Scientists have found evidence of a powerful earthquake 3,000 years ago in central China, apparently the earliest known tremor in the country's history, state media reported.

The , which hit an area now part of Henan province, was of magnitude 6.8 to 7.1, archaeologists told the state-run Xinhua news agency on Thursday.

Signs of the quake were first found in 2005 in seriously damaged ash pits, residences and graves that lay buried under a village in the province, Xinhua said.

Carbon dating indicated the earthquake struck the area sometime between 1500 BC and 1260 BC, it added. China did not start keeping seismological records until 843 BC.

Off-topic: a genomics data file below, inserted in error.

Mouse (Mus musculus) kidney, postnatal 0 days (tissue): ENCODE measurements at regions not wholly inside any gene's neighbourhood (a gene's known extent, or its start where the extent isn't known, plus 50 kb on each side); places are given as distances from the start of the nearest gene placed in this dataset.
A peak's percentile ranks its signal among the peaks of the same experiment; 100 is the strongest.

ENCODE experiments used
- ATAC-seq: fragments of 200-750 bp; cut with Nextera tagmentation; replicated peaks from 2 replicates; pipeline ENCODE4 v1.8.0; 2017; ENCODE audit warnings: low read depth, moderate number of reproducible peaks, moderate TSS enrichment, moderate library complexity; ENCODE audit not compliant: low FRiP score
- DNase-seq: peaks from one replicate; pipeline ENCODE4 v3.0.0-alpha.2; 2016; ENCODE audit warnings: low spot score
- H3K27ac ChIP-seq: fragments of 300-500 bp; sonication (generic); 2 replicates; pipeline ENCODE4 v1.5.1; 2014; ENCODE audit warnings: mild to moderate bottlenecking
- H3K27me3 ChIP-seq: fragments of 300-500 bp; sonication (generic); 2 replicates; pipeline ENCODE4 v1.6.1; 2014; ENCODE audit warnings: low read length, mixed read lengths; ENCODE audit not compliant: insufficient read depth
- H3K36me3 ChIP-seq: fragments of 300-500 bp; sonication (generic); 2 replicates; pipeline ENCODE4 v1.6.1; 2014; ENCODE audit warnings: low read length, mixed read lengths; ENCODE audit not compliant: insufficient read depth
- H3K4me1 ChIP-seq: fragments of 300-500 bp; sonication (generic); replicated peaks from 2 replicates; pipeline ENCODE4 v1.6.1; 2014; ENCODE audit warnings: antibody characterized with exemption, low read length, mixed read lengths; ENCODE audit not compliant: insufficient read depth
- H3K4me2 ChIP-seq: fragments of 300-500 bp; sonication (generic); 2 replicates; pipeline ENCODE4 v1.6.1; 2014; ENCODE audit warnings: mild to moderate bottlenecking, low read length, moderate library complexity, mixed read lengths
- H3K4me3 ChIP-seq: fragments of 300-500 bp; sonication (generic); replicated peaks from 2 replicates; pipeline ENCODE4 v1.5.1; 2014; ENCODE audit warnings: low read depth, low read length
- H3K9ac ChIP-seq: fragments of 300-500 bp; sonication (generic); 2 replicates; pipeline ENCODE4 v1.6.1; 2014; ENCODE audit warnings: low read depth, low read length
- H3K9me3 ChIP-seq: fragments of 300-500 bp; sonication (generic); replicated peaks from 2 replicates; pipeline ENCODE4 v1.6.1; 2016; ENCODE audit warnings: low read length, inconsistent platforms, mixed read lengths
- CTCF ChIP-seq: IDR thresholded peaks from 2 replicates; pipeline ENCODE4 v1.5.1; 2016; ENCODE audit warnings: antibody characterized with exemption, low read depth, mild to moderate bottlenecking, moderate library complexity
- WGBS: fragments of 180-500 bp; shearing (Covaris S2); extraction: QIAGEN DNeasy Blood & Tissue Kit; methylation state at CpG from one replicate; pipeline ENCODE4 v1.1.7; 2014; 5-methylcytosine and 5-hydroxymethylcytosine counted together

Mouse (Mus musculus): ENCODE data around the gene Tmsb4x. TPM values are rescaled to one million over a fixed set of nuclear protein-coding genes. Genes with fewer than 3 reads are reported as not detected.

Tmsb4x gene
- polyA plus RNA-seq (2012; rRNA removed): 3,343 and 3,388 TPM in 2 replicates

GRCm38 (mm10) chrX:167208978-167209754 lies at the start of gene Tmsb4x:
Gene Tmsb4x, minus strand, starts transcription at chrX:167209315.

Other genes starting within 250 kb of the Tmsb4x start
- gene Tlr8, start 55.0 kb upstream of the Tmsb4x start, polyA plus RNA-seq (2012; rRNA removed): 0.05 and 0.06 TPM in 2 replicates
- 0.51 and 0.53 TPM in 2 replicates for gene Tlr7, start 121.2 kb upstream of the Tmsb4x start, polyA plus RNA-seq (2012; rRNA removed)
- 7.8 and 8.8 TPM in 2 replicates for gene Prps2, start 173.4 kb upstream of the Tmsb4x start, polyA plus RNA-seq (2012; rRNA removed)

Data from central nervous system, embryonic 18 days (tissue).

Many parts of China are prone to earthquakes.

Scientists also found a human skeleton whose pelvis and were found in a pit 1.5 metres (five feet) away from his upper body, Xinhua said.

"The skeleton couldn't have been damaged by human force," Xinhua cited Chu Xiaolong, associate researcher with the Henan Provincial Institute of Cultural Relics and Archaeology, as saying.

"It had been apparently torn apart under the impact of the quake."

The discoveries were made on the central route of the south-to-north water diversion project, a huge scheme to transport water from central provinces to Beijing that is due to open this month.

Researchers also found intact skeletons of cattle, pigs and other domestic animals at the site that were believed to be sacrifices made to ward off future quakes, Xinhua said.